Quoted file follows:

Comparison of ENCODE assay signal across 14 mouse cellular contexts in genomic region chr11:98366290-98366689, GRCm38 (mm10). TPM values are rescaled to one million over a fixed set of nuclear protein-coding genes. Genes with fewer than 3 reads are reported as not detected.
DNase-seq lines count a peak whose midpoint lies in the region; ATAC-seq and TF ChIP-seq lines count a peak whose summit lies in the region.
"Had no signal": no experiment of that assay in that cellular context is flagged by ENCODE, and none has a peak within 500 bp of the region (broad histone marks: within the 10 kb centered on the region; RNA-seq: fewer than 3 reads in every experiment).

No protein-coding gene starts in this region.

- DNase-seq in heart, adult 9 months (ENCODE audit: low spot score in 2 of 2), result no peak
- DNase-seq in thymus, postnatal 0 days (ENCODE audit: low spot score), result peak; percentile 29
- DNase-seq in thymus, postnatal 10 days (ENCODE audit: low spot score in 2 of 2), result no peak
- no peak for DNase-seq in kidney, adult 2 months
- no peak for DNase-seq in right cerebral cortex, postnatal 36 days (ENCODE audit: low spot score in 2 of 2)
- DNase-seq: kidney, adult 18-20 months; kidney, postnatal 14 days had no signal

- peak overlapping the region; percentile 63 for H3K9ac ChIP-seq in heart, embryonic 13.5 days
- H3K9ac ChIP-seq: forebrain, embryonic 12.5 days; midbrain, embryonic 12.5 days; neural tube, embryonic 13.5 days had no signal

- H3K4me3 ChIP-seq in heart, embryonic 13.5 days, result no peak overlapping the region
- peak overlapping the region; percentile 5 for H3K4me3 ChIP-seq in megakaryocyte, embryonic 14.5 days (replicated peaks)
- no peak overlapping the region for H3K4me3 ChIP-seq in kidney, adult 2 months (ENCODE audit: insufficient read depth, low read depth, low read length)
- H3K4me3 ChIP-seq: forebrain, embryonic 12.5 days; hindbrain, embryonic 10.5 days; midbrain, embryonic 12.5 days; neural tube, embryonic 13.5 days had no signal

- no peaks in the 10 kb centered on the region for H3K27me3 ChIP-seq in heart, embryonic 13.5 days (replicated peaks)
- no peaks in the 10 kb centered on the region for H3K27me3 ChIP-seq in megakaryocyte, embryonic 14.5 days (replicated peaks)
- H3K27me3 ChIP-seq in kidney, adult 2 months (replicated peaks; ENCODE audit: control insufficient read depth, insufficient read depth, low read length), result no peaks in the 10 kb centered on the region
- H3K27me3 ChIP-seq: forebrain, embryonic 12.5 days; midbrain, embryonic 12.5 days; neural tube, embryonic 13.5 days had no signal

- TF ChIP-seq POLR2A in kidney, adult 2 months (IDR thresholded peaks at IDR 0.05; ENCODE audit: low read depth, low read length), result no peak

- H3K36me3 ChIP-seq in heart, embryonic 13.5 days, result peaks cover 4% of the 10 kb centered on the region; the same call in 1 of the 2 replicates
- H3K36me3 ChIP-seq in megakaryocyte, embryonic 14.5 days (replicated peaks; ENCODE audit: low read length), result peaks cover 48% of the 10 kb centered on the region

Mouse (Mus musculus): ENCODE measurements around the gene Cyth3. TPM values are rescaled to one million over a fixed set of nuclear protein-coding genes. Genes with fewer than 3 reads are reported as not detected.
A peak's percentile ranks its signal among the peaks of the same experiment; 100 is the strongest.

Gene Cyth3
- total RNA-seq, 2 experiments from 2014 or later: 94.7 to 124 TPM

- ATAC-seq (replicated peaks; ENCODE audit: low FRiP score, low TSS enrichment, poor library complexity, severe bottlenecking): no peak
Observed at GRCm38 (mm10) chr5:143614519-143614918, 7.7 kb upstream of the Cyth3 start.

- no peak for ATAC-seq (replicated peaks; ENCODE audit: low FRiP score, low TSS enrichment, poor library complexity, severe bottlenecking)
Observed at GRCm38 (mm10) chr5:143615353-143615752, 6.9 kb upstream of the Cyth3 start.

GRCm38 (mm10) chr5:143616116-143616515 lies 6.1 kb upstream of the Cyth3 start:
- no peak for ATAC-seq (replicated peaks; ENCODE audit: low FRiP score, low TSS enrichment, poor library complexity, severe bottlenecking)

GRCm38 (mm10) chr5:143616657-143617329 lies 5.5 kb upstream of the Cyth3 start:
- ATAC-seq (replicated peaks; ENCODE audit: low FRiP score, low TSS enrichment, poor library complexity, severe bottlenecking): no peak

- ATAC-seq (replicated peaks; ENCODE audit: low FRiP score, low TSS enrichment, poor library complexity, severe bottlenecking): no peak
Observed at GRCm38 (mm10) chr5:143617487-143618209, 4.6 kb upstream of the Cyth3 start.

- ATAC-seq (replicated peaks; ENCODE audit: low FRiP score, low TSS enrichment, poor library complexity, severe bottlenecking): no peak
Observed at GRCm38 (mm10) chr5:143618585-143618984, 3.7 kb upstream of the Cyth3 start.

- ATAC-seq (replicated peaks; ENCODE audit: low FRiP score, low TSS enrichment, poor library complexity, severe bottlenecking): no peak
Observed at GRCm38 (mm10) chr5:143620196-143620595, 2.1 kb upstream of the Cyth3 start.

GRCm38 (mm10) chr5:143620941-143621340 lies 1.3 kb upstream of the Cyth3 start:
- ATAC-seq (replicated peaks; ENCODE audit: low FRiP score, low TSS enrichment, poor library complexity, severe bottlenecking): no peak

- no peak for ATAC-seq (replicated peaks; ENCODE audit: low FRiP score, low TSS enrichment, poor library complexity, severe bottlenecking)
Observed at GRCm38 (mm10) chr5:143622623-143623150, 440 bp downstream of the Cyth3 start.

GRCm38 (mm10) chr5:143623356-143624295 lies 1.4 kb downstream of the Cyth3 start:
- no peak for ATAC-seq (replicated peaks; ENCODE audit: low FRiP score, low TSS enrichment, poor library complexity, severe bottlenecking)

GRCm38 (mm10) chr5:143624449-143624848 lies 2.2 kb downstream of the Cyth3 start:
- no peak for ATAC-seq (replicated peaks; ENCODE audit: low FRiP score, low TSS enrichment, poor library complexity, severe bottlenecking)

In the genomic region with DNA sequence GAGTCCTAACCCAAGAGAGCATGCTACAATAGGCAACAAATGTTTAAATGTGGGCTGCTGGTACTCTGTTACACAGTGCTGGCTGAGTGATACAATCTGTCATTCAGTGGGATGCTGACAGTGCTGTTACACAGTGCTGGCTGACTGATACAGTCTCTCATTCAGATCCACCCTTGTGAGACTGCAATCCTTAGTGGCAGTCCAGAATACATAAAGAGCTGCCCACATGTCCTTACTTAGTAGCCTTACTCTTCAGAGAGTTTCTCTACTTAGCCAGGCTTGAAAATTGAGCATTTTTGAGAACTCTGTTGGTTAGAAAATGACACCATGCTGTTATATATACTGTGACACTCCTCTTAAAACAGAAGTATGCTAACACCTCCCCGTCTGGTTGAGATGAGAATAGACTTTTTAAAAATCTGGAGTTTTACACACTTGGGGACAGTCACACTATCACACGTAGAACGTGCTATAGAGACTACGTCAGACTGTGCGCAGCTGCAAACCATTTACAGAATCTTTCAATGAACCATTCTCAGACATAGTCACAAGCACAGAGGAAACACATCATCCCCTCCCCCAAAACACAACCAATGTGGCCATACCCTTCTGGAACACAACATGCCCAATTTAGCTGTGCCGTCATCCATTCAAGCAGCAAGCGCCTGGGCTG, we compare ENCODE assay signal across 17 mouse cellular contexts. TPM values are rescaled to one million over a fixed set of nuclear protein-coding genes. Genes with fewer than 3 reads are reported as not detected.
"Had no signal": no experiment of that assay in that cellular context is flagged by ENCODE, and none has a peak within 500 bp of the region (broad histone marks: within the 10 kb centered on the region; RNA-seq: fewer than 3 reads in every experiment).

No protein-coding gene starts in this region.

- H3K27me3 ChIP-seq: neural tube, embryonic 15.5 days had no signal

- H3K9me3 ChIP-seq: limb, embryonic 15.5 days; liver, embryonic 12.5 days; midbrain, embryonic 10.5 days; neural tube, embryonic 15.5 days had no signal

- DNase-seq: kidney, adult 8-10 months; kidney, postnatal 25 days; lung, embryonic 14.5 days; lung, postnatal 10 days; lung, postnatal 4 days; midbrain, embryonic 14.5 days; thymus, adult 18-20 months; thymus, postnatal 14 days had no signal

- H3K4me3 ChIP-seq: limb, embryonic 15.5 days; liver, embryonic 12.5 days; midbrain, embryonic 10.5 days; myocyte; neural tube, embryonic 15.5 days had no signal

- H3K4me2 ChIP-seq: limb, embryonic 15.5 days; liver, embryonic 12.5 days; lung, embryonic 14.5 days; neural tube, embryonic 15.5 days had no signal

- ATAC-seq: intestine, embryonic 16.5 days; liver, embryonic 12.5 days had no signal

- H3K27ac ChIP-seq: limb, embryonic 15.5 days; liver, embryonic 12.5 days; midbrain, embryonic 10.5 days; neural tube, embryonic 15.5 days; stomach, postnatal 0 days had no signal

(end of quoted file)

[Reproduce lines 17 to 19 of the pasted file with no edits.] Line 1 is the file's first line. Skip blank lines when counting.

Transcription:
- no peaks in the 10 kb centered on the region for H3K27me3 ChIP-seq in heart, embryonic 13.5 days (replicated peaks)
- no peaks in the 10 kb centered on the region for H3K27me3 ChIP-seq in megakaryocyte, embryonic 14.5 days (replicated peaks)
- H3K27me3 ChIP-seq in kidney, adult 2 months (replicated peaks; ENCODE audit: control insufficient read depth, insufficient read depth, low read length), result no peaks in the 10 kb centered on the region